We first carried out an optimization of the ethylene reaction with the cobalt complex 1a as a model. The beneficial effect of the use of molecular sieves as an additive for the intermolecular PKR is well-established [24,25], and our group had already experienced how the use of this zeolite in PKRs with ethylene increased the reaction yields dramatically [2]. At sight of these precedents, we decided to include molecular sieves in our optimization reactions. These zeolites are supposed to promote the PKR by increasing the availability of ethylene in the solvent and by acting as a micro-reactor. In order to further increase the presence of ethylene in the liquid sine of the reaction, we decided to carry out the reaction at low temperature and to activate it with N-methylmorpholine-N-oxide (NMO), the addition of which was done slowly in order to prevent decomposition of the starting cobalt-alkyne complex (Table 2).

The yields obtained were very low in all cases when activating the reaction by the addition of NMO. The use of molecular sieves did not improve the reaction yield (entry 1), and our attempts to carry out the reaction at lower temperature to slow down the oxidation of our cobalt complex and to increase the solubility of ethylene were fruitless (entries 2, 3).

Table Table 2. PKR of trifluoromethyl alkynes 1ae with ethylene. Molecules 19 01763 i002

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Table 2. PKR of trifluoromethyl alkynes 1ae with ethylene. Molecules 19 01763 i002
EntrySMRConditionsProductYield
11ap-MePh6 bars ethylene, NMO b (10 equiv), 4 Å MS (activated a; 15x alkyne mass), rt, DCM5a18%
21ap-MePh6 bars ethylene, NMO b (10 equiv), rt, DCM5a25%
31ap-MePh6 bars ethylene, NMO b (10 equiv), 0 °C, DCM5a9%
41ap-MePh6 bars ethylene, 70 °C to 80 °C, toluene5a53%
51bp-MeOPh6 bars ethylene, 80 °C to 85 °C, toluene5b58%
61cp-ClPh6 bars ethylene, 80 °C to 85 °C, toluene5c56%
71ePhC2H46 bars ethylene, 80 °C to 85 °C, toluene5e23%

a dried at 200 °C under high vacuum for 8 h, then stored in a vacuum oven; b slow addition; rate: 1 equiv./20 min.

Our best result was obtained when carrying out the reaction thermally and without the presence of molecular sieves (entry 4). Once explored the reaction conditions, we proceeded to test the remaining selected substrates (entries 5–7). Even though the yields were moderate, the crude reaction mixtures were very clean and the final products very easy to purify. In all cases only one PK adduct could be recovered upon purification and, after careful NMR analysis, all of them were assigned as the α-trifluoromethylcyclopentenones. Unfortunately, the reactions with other olefins were unsuccessful; complex 2d showed no reactivity with tetramethylnorbornadiene [22] after 24 h at 80 °C, whereas complex 2c decomposed in the presence of (E)-cyclooctene [23] and NMO in methylene chloride.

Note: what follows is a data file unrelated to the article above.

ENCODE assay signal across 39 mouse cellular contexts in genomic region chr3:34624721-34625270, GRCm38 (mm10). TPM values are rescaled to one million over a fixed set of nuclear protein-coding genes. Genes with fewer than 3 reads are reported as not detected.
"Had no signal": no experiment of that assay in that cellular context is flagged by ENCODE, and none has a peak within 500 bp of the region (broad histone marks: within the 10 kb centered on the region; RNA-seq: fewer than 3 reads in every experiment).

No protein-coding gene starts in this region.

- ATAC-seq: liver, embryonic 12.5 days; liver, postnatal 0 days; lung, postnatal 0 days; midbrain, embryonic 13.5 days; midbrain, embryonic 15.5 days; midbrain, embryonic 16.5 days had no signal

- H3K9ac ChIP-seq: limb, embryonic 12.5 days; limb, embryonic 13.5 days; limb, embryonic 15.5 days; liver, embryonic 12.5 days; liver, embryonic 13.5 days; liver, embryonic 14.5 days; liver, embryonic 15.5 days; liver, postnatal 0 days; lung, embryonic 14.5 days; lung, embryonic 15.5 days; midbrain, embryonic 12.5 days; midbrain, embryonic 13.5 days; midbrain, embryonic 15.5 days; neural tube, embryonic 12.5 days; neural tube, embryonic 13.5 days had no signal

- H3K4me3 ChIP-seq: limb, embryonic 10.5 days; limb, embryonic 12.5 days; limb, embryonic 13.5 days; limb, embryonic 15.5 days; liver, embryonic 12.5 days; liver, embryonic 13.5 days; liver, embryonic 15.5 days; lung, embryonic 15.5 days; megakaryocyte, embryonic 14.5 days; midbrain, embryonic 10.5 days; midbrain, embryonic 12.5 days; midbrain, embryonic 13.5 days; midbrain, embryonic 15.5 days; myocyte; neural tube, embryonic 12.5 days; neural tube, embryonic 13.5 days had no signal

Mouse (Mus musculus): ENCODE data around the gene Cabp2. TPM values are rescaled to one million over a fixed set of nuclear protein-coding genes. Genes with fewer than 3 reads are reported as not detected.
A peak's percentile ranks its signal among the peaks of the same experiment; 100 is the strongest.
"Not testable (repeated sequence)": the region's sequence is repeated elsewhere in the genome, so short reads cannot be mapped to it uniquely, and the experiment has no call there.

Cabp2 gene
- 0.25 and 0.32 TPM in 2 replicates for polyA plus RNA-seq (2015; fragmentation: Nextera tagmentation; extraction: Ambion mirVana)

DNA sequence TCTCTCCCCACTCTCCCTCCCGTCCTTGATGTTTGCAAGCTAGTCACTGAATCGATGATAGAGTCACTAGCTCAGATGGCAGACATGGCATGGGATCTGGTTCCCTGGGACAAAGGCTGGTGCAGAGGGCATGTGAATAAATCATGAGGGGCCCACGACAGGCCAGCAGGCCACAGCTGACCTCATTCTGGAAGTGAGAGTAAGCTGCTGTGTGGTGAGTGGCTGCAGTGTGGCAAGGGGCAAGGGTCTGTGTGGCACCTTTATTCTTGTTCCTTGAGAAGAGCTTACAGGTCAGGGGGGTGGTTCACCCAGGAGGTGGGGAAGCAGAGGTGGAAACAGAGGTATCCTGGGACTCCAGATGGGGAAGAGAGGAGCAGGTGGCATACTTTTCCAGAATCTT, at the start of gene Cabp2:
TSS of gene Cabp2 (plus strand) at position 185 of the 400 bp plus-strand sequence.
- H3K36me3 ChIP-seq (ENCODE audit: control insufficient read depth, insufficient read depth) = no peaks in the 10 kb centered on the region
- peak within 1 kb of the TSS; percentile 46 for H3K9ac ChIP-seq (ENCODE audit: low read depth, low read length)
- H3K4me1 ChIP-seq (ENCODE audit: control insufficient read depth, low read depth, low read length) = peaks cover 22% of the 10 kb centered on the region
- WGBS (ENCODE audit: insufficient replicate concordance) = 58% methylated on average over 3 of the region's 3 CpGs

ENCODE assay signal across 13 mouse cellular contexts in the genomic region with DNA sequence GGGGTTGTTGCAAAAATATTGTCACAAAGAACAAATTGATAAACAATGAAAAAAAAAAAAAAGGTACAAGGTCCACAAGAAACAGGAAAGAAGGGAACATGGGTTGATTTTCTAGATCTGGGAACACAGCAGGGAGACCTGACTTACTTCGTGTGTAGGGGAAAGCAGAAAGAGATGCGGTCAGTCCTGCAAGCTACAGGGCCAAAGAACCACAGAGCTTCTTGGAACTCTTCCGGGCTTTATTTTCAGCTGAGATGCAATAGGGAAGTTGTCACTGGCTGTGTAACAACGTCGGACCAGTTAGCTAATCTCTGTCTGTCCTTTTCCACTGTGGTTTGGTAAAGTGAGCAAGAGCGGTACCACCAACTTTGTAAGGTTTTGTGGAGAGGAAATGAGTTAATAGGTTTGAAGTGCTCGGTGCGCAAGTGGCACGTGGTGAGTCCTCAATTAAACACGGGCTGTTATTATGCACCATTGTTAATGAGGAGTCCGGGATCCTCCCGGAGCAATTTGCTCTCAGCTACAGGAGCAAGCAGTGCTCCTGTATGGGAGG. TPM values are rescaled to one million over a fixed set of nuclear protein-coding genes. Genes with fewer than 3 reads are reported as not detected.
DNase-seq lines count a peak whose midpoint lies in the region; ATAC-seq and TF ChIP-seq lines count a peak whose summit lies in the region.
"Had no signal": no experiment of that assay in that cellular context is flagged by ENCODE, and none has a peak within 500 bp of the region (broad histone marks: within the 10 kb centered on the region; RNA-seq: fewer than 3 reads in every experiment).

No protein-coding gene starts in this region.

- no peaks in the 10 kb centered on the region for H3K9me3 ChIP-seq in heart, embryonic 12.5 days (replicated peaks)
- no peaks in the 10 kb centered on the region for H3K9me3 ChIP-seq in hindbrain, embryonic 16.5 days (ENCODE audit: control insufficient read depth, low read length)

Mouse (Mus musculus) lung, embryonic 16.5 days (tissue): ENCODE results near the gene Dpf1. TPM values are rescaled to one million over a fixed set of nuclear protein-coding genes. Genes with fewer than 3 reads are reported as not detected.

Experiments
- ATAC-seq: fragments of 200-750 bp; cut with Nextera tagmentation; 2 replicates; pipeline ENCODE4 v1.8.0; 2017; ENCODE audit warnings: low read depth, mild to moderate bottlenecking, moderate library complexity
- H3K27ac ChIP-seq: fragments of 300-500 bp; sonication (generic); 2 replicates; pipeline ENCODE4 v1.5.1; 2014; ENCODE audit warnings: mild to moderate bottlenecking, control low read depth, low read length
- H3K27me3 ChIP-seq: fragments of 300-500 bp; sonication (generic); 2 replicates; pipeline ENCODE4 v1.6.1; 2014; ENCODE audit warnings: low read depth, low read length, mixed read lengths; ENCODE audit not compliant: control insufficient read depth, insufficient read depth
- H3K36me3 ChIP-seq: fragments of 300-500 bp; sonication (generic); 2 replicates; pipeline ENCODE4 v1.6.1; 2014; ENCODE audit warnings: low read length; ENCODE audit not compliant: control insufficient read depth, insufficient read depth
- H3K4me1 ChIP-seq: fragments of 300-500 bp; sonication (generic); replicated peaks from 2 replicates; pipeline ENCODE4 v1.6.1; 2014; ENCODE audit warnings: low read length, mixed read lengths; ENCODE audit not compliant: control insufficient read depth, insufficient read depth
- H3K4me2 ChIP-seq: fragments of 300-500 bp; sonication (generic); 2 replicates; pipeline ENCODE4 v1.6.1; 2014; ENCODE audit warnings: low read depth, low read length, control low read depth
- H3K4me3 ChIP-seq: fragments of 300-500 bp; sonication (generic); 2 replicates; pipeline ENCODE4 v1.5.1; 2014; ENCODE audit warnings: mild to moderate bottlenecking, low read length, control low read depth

Removal of the trifluoromethyl group from the norbornadiene PK adducts allowed us the preparation of the previously unknown regioisomeric PK adducts of terminal alkynes. [8] Therefore, the trifluoromethyl group was used as a steering group to control the regioselectivity of the PK. With the new norbornene PK adducts in hand we wanted to test the generality of the process. Following the conditions previously established by our group [8,9], the reactions proceeded smoothly and, even though the yields were only moderate, they were clean in general and the products could be easily purified. The only exception was adduct 3d since, even though the final product could be detected by NMR and isolated, it was accompanied by unidentified reaction by-products. The minor regioisomers were also submitted to these reaction conditions and no evolution could be observed in any case, which represents a further confirmation that the minor adducts correspond, as expected, to the β-trifluoromethyl regioisomers and not to the diastereomeric endo α-trifluoromethyl products. PK adducts with ethylene 5ad were also submitted to the destrifluoromethylation reaction conditions (Table 3). However, probably due to the volatility of the final products, they could not be isolated.

Table Table 3. Removal of the trifluoromethyl group form the norbornene PK adducts. Molecules 19 01763 i003

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Table 3. Removal of the trifluoromethyl group form the norbornene PK adducts. Molecules 19 01763 i003
EntrySMRProductYield (%)
13ap-MePh6a28
23bp-MeOPh6b49
33cp-ClPh6c30
43dC11H236dnd

3. Experimental

3.1. General

Non-aqueous reactions were carried out under nitrogen atmospheres and with flame-dried glassware. Dry toluene was purchased directly from Sigma-Aldrich (St. Louis, MO, USA). Commercially available reagents were used with no further purification. All reactions were monitored by TLC analysis using Merck 60 F254 silica gel on aluminum sheets. Silica gel chromatography was performed by using 35-70 µm silica or an automated chromatography system (Combiflash®, Teledyne Isco, Lincoln, NE, USA) with hexanes/ethyl acetate gradients as eluent, unless noted otherwise.